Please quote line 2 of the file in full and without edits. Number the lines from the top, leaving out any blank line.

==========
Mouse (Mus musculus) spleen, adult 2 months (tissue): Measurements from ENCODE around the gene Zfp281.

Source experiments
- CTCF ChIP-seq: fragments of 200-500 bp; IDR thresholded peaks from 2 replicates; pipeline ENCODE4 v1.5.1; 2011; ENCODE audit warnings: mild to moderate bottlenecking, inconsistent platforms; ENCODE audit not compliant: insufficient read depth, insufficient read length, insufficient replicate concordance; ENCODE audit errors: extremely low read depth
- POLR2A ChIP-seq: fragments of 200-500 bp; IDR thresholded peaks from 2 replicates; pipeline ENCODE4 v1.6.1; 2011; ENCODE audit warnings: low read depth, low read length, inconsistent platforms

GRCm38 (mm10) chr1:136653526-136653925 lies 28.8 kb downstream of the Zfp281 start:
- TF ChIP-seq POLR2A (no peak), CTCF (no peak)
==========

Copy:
Source experiments